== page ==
DCTA 2023 Staff Favorites: Outstanding Creative Components (Professional)

These designers, directors, and playwrights made an indelible impression on our writers this year. Did we overlook a favorite of yours? Let us know in a comment!

Much of the work of theater designers is done before a show opens. Sets are conceived and built, costumes sewn with care. Even directors, whose vision for a production determines its look and feel, largely step aside once the curtain rises. But the work of designers, choreographers, playwrights, and directors takes a play from blank canvas to a whole new world, inducing wows and sighs when done right.

Today we celebrate some of the designers, choreographers, directors, and playwrights who caught our writers’ attention this year. As always, this list is subjective and there is sure to be fabulous work that didn’t make our list. Share your favorites in the comments and join us in a big high five to all the artists who created art this year. You truly make our community a better place.

Designers and Directors

(Includes set, sound, lighting, projection, and costume designers and choreographers and music directors)

Agreste (Drylands) at Spooky Action Theater
Colin K. Bills, lighting design
Danilo Gambini, direction
Danielle Preston, costume design
Giorgos Tsappas, scenic design
Aria Velz, sound design

Angel Number Nine at Rorschach Theatre
Nadir Bey, set design
Kylos Brannon, video design
Ashlynne Ludwig, costume design
Marianne Meadows, lighting design
Ian Vespermann, sound design

Angels in America at Arena Stage
Maruti Evans, set design
János Szász, direction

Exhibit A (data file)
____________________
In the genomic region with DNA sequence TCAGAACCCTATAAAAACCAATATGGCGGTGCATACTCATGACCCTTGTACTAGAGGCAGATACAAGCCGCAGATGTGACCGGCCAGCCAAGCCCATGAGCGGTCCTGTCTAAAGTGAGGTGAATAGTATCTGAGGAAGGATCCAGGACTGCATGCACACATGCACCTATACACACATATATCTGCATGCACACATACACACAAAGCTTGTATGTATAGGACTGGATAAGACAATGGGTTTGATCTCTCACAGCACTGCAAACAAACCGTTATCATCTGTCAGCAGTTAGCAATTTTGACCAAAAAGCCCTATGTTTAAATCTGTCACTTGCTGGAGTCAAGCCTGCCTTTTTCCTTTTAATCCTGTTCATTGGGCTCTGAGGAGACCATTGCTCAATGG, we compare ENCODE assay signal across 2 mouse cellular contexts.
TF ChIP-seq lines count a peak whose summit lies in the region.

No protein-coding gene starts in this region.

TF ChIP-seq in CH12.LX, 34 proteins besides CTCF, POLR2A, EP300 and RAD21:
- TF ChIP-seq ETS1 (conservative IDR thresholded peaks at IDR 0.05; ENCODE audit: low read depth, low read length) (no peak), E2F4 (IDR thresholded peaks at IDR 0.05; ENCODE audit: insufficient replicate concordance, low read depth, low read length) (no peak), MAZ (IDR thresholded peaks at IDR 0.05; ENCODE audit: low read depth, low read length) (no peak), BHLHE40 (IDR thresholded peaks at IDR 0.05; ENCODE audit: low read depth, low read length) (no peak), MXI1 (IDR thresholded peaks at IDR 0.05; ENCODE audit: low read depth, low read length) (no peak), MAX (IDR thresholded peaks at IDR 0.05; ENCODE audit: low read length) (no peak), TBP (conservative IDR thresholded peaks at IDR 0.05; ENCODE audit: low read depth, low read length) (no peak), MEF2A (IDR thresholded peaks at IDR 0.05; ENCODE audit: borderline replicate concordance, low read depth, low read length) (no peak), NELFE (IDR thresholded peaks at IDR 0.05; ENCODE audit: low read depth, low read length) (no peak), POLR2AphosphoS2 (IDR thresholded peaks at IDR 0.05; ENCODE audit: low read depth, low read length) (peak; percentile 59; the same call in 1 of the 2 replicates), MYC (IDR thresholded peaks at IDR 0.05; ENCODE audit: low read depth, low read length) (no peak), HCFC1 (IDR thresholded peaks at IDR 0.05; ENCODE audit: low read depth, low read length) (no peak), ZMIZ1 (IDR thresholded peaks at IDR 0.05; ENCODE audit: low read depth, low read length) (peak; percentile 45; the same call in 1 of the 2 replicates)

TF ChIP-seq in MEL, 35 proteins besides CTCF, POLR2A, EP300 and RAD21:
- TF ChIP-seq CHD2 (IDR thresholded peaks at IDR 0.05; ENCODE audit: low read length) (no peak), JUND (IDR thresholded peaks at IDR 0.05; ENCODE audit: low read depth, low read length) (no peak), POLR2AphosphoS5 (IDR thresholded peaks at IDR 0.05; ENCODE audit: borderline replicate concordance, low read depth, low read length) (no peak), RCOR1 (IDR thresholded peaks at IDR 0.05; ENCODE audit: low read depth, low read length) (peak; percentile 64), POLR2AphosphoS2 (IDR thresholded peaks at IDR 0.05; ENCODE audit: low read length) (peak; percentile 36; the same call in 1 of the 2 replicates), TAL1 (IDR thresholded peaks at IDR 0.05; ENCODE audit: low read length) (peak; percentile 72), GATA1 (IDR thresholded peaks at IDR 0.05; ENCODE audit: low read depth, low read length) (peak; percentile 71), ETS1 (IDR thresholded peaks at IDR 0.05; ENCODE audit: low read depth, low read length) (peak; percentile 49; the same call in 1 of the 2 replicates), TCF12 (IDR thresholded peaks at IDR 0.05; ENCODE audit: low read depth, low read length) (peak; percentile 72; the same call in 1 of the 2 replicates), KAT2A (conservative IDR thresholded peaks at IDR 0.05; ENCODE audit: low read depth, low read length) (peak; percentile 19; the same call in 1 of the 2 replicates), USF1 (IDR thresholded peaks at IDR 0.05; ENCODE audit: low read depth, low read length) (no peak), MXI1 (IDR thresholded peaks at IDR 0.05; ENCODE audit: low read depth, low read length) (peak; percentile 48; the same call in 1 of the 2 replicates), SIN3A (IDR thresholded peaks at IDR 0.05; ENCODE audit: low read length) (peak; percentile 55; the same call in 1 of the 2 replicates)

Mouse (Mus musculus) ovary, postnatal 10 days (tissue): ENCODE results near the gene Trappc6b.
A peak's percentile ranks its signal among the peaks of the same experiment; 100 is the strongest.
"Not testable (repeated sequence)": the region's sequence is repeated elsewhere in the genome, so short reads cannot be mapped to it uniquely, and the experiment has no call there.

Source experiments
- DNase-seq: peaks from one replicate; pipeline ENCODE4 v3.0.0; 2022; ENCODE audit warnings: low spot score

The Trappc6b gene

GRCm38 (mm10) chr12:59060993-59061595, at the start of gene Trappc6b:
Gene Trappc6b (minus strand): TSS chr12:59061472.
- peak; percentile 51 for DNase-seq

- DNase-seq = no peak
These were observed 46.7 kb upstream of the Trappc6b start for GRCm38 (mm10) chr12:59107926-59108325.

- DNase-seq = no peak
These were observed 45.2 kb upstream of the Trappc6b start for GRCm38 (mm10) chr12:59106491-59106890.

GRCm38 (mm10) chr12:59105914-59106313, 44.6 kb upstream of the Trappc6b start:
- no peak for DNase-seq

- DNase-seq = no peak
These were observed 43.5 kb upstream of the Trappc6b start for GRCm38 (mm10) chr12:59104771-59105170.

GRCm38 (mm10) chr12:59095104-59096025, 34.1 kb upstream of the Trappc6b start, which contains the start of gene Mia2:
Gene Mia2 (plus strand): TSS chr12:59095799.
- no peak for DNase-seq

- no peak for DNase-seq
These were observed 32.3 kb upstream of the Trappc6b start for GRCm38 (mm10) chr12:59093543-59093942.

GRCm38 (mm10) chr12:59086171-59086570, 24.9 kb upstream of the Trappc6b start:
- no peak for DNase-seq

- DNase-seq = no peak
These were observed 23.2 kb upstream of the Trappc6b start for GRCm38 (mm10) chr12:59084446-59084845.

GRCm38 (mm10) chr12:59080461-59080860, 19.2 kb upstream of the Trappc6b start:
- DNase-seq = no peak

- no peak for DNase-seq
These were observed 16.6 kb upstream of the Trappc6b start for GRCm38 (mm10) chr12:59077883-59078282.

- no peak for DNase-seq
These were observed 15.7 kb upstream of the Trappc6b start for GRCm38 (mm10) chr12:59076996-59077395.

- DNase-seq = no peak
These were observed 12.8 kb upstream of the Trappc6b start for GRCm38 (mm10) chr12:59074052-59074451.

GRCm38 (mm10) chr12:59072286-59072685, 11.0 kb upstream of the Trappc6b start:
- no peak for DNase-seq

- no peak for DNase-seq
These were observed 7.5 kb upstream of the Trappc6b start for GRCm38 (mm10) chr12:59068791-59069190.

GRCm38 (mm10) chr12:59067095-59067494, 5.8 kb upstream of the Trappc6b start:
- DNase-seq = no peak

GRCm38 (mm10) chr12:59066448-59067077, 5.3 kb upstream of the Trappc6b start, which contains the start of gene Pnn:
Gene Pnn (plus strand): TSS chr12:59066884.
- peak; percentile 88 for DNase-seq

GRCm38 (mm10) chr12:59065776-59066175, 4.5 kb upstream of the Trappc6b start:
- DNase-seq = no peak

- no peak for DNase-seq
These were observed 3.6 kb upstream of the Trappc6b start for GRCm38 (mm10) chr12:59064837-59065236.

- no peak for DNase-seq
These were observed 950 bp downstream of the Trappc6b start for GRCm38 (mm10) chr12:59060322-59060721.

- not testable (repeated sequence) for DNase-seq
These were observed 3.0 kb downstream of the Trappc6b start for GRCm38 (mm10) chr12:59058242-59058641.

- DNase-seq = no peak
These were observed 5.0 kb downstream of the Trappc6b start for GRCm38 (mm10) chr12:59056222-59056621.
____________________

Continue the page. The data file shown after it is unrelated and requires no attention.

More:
Arms and the Man at Washington Stage Guild
Cheryl Yancey, costume design

As You Like It at Shakespeare Theatre Company
Carmen Alatorre, costume design

The cast of ‘As You Like It.’ Photo by Teresa Castracane Photography..

Ben Butler at Washington Stage Guild 
Megan Holden, scenic design

Chinese Lady at Everyman Theatre
Emma Deane, lighting design
Meghan Raham, scenic design

Evita at Shakespeare Theatre Company (in association with the American Repertory Theater)
Sammi Cannold, direction
Bradley King, lighting design
Emily Maltby and Valeria Solomonoff, choreography
Jason Sherwood, scenic design
Alejo Vietti, costume design

Fela! at Olney Theatre Center (co-production with Round House Theatre)
Matt Rowe, sound design

Ghost/Writer at Rep Stage
Andrew R. Cohen, scenic design

Hubba Hubba at Baltimore Theatre Project
Alex and Olmsted, puppets

Incendiary at Woolly Mammoth Theatre
Andrew Boyce, scenic design

Ink at Round House Theatre (co-production with Olney Theatre Center)
Tony Cisek, scenic design
Minjoo Kim, lighting design
Jason Loewith, direction
Matthew M. Nielson, sound design and composer
Debra Kim Sivigny, costume design
Mike Tutaj, projections design

Chris Genebach (Ray Mills), Ryan Rilette (Frank Nicklin), Maboud Ebrahimzadeh (Brian McConnell), Cody Nickell (Larry Lamb), Michael Glenn (Bernard Shrimsley), Sophia Early (Diana), Zion Jang (Beverley Goodway), and Kate Eastwood Norris (Joyce Hopkirk) in ‘Ink.’ Photo by Margot Schulman Photography.

Fiddler on the Roof at Olney Theatre Center
Max Doolittle, lighting design

Fitting In at Arts on the Horizon
Emily Erickson (original music composition) and navi (music production)

Fun Home at Studio Theatre
David Muse, direction

Harvey at Everyman Theatre
Daniel Ettinger and Emily Lotz, set design

Here There Are Blueberries at Shakespeare Theatre Company
David Lander and David Bengali, lighting and projection design

How the Light Gets In at 1st Stage
Kathryn Kawecki, set design
Helen Garcia-Alton, lighting design

On the set of ‘How the Light Gets In’ (from left): Joel Ashur as Tommy Z, Tonya Beckman as Ellen, Jacob Yeh as Haruki Sakamoto, and Madeleine Regina as Kat Lane. Photo by Cameron Whitman Photography.

King Lear at Shakespeare Theatre Company
Simon Godwin, direction

Kinky Boots at Olney Theatre Center
Jeanne Vallee, choreography
Milagros Ponce de León, set design

Last Match at 1st Stage
Jessica Alexandra Cancino, set design

Monarch at Creative Cauldron
Daniel Primo, projection design

My Mama and the Full-Scale Invasion at Woolly Mammoth Theatre
Misha Kachman, set design
Venus Gulbranson, lighting design
Kelly Colburn, projection design
Michael Kiley, sound design

Holly Twyford as Mama and Suli Holum as Daughter in ‘My Mama and the Full-Scale Invasion.’ Photo by Misha Kachman.